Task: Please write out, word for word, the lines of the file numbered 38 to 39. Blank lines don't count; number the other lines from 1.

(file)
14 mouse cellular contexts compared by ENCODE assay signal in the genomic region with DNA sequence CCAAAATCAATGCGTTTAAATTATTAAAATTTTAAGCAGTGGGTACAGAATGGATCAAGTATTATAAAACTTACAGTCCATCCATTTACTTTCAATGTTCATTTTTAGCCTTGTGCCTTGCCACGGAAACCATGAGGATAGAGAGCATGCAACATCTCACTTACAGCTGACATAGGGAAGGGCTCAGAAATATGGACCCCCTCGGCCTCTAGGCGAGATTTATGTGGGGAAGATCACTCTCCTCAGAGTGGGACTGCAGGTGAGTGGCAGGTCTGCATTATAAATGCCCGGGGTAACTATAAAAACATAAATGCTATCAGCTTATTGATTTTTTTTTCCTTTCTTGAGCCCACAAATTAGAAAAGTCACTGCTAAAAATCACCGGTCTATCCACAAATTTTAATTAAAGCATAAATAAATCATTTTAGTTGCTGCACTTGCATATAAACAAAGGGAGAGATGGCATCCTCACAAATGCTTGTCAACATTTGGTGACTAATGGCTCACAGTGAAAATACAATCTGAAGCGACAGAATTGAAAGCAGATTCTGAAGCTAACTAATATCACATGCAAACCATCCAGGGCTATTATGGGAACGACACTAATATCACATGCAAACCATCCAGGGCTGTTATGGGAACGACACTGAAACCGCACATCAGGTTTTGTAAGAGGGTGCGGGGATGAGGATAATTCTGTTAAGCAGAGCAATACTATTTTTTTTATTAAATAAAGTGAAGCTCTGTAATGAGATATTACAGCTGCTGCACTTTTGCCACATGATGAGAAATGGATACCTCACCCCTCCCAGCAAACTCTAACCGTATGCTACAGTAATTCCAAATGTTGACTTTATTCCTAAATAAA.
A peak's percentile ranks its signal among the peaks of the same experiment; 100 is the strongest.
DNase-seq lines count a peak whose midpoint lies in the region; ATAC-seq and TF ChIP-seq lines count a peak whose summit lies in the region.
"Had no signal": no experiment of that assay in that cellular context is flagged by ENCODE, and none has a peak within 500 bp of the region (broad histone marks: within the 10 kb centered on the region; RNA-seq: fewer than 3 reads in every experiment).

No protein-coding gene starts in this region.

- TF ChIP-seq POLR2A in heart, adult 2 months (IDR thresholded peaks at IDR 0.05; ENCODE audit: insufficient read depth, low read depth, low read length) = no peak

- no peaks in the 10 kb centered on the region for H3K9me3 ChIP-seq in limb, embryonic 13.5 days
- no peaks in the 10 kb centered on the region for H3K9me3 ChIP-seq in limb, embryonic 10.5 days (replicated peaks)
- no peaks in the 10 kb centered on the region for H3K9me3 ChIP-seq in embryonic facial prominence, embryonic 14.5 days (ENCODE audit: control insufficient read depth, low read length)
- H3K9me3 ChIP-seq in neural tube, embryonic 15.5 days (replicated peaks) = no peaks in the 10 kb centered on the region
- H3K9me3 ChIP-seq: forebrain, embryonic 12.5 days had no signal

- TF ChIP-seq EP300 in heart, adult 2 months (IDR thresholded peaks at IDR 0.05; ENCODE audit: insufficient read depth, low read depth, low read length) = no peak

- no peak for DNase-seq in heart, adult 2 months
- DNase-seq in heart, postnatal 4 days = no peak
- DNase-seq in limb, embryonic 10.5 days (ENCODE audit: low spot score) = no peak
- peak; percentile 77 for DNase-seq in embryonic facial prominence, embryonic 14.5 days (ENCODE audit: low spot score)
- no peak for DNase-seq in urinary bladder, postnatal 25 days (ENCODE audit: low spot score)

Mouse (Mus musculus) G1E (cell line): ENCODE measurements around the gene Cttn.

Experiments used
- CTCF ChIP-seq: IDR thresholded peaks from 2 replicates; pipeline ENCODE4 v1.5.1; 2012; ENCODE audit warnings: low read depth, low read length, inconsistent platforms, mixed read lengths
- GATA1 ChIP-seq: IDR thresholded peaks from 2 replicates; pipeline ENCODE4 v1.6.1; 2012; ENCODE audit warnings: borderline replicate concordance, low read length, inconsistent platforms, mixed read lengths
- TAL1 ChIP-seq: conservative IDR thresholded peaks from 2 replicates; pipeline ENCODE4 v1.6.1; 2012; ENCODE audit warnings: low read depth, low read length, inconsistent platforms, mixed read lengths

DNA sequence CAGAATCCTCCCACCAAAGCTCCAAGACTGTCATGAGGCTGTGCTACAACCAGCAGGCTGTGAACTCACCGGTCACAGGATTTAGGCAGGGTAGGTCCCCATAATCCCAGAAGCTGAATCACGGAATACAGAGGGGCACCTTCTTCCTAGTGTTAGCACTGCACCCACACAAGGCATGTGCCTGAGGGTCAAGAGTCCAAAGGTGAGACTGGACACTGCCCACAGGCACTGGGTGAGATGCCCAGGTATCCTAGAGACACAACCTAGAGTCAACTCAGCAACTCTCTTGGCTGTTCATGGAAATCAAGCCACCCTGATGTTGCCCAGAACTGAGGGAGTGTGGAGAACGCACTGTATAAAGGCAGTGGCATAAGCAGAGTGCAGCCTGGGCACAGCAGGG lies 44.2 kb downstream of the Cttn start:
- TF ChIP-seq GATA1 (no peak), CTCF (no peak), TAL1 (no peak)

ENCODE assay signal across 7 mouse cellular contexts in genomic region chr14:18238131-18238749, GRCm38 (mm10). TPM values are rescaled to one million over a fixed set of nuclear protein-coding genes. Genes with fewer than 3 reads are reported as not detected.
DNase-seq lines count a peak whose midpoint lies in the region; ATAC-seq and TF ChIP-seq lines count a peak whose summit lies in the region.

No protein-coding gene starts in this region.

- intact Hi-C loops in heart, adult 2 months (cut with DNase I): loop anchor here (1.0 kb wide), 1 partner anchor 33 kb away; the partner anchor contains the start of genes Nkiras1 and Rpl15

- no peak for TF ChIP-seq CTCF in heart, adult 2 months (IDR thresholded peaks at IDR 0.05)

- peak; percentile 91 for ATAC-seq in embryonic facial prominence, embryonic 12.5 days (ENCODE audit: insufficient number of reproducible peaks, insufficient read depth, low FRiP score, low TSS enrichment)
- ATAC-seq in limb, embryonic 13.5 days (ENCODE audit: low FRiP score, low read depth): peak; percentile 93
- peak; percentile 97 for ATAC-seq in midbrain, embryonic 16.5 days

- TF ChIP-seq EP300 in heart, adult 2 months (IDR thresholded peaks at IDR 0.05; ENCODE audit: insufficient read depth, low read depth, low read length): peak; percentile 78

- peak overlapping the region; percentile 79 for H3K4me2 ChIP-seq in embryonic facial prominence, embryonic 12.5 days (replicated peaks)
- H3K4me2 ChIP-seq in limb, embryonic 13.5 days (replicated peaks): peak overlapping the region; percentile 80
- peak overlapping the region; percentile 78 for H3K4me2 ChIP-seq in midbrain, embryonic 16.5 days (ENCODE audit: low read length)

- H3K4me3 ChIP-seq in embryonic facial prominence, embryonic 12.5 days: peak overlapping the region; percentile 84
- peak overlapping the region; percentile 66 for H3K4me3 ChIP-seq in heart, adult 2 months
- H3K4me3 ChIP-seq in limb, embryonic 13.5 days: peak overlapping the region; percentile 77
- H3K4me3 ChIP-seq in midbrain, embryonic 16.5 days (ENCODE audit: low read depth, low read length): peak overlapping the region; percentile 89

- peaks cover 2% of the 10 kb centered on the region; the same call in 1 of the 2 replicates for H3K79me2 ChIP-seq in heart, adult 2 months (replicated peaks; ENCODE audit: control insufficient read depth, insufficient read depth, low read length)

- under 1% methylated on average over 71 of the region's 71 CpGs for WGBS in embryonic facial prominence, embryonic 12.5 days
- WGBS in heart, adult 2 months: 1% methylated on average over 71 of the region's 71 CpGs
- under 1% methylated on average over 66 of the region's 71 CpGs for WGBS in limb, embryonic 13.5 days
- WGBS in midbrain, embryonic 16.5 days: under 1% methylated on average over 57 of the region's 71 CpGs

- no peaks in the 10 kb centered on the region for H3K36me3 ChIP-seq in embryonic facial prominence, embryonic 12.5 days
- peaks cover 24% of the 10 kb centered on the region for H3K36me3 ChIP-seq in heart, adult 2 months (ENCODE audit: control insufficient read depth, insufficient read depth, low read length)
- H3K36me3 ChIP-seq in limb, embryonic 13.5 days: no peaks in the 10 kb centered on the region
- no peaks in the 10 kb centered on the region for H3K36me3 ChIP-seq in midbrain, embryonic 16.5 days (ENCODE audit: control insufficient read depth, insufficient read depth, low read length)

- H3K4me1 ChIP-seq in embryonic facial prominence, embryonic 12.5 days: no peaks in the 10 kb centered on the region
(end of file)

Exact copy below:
- peak overlapping the region; percentile 66 for H3K4me3 ChIP-seq in heart, adult 2 months
- H3K4me3 ChIP-seq in limb, embryonic 13.5 days: peak overlapping the region; percentile 77